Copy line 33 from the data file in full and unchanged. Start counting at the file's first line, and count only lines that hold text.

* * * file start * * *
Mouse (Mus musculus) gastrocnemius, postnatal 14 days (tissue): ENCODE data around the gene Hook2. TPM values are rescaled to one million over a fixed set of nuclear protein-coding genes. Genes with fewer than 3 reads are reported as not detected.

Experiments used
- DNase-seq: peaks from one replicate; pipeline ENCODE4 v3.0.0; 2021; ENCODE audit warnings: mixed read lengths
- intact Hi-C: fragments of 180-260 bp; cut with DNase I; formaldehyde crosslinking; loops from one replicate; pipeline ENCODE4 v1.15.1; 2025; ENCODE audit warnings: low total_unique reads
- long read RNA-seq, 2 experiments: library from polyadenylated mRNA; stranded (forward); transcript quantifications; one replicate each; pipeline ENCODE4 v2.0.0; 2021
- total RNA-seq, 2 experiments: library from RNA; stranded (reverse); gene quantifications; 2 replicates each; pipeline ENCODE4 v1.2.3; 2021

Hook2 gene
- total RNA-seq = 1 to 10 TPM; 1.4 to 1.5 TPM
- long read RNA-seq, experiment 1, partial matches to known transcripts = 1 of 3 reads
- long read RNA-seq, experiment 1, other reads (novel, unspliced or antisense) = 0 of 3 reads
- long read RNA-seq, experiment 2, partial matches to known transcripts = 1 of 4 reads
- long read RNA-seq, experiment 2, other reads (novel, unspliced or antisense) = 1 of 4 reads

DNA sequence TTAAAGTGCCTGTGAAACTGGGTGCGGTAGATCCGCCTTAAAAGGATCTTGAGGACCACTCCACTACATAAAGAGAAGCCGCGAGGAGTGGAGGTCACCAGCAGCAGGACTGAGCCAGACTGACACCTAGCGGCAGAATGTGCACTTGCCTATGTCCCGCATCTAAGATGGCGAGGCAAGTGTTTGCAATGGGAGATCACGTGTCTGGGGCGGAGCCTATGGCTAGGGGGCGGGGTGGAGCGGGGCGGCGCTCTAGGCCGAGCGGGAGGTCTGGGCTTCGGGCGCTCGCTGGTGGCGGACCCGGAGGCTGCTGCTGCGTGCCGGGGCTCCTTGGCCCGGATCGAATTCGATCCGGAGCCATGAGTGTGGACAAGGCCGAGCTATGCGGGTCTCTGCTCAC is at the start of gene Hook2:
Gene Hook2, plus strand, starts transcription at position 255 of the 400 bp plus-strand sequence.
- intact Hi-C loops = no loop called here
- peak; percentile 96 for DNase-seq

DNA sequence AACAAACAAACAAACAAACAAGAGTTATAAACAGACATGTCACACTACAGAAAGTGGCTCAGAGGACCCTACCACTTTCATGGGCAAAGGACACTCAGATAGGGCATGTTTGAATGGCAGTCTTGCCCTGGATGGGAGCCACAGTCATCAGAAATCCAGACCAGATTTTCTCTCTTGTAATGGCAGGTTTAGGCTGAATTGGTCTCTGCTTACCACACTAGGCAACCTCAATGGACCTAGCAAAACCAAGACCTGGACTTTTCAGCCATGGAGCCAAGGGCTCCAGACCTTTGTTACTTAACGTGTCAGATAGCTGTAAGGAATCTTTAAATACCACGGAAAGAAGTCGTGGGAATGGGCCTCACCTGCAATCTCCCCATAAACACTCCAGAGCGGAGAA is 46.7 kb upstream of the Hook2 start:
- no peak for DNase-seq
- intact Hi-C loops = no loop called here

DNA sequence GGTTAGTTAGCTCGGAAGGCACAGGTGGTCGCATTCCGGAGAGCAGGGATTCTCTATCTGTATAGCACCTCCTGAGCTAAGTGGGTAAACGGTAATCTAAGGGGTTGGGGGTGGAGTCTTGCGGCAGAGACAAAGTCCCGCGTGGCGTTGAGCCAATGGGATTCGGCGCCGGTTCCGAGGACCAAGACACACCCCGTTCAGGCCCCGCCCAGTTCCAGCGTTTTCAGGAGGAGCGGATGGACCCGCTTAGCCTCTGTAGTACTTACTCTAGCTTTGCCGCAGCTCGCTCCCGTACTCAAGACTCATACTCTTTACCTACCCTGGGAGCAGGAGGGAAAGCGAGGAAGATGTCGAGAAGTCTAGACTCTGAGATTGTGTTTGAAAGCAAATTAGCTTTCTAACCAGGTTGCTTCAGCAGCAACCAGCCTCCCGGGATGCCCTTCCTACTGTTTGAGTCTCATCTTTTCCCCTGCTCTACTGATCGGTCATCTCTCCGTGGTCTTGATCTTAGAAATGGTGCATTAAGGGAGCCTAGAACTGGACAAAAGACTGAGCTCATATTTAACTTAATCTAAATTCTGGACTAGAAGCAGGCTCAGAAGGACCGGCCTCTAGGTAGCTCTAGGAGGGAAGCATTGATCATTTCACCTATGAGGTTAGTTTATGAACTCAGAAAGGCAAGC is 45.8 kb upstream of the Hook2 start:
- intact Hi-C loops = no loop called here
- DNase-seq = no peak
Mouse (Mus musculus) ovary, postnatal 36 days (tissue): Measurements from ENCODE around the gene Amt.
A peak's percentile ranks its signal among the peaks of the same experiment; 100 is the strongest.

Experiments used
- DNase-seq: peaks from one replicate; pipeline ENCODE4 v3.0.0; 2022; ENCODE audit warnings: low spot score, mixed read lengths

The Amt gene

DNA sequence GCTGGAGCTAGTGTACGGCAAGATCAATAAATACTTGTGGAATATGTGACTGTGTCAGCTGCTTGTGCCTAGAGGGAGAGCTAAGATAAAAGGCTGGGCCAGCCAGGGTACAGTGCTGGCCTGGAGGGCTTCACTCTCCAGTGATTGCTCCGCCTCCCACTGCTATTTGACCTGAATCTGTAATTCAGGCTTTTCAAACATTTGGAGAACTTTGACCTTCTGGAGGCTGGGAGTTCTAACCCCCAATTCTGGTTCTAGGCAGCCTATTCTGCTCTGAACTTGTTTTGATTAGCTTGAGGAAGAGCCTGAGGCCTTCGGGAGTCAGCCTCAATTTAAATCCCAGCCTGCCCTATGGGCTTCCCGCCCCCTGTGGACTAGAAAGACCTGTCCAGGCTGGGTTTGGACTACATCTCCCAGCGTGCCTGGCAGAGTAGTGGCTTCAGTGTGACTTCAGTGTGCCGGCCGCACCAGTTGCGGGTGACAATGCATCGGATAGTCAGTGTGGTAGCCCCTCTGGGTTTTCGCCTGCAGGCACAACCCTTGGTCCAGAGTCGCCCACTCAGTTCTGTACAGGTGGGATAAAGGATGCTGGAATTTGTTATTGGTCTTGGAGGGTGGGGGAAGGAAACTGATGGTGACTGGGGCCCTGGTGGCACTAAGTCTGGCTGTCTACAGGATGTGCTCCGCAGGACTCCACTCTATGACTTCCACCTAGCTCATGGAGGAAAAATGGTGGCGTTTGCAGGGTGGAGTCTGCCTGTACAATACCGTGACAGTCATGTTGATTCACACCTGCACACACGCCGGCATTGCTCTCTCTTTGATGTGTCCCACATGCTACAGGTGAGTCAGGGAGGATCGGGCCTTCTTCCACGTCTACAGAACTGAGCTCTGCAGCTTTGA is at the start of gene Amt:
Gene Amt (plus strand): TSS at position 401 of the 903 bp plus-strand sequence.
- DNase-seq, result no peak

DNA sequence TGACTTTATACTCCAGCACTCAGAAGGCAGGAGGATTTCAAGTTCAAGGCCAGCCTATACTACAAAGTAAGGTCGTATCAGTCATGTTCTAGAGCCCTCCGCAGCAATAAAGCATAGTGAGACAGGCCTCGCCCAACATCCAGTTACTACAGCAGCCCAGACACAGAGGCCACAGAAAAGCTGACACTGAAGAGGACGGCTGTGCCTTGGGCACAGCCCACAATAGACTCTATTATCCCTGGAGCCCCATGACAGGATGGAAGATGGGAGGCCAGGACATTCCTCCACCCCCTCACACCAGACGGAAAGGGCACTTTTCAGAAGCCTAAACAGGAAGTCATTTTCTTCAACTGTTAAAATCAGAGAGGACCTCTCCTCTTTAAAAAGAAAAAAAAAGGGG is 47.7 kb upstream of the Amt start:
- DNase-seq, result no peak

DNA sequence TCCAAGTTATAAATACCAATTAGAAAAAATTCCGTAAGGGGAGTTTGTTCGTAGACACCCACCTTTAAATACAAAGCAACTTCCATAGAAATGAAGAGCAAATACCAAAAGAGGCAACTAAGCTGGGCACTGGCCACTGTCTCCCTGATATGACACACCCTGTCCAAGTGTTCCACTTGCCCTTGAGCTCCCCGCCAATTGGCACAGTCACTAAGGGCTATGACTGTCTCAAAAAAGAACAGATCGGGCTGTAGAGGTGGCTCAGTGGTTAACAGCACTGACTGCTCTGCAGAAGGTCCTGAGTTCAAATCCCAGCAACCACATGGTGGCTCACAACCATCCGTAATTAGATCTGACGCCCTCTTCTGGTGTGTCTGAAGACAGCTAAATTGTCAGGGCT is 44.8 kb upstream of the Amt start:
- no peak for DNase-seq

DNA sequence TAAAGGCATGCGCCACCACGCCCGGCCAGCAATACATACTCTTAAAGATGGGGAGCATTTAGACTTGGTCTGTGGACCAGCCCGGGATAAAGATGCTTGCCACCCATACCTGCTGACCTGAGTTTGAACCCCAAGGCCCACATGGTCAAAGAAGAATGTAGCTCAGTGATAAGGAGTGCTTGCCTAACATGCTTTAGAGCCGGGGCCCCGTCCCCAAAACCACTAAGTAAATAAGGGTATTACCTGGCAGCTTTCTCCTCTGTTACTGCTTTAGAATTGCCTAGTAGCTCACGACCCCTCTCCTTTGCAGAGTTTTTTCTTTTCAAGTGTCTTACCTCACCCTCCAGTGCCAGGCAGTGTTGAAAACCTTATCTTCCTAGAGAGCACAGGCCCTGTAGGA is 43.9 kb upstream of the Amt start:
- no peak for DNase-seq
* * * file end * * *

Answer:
DNA sequence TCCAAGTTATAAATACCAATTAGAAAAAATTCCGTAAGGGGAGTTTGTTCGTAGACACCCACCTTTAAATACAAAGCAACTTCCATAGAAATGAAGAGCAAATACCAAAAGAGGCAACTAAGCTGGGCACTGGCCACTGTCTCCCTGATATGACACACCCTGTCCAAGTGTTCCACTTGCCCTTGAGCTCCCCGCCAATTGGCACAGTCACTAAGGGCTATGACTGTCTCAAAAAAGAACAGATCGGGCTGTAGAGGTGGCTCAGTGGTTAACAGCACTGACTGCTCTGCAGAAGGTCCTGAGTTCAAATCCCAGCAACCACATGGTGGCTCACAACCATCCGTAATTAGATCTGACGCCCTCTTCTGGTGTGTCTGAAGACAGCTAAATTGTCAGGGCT is 44.8 kb upstream of the Amt start: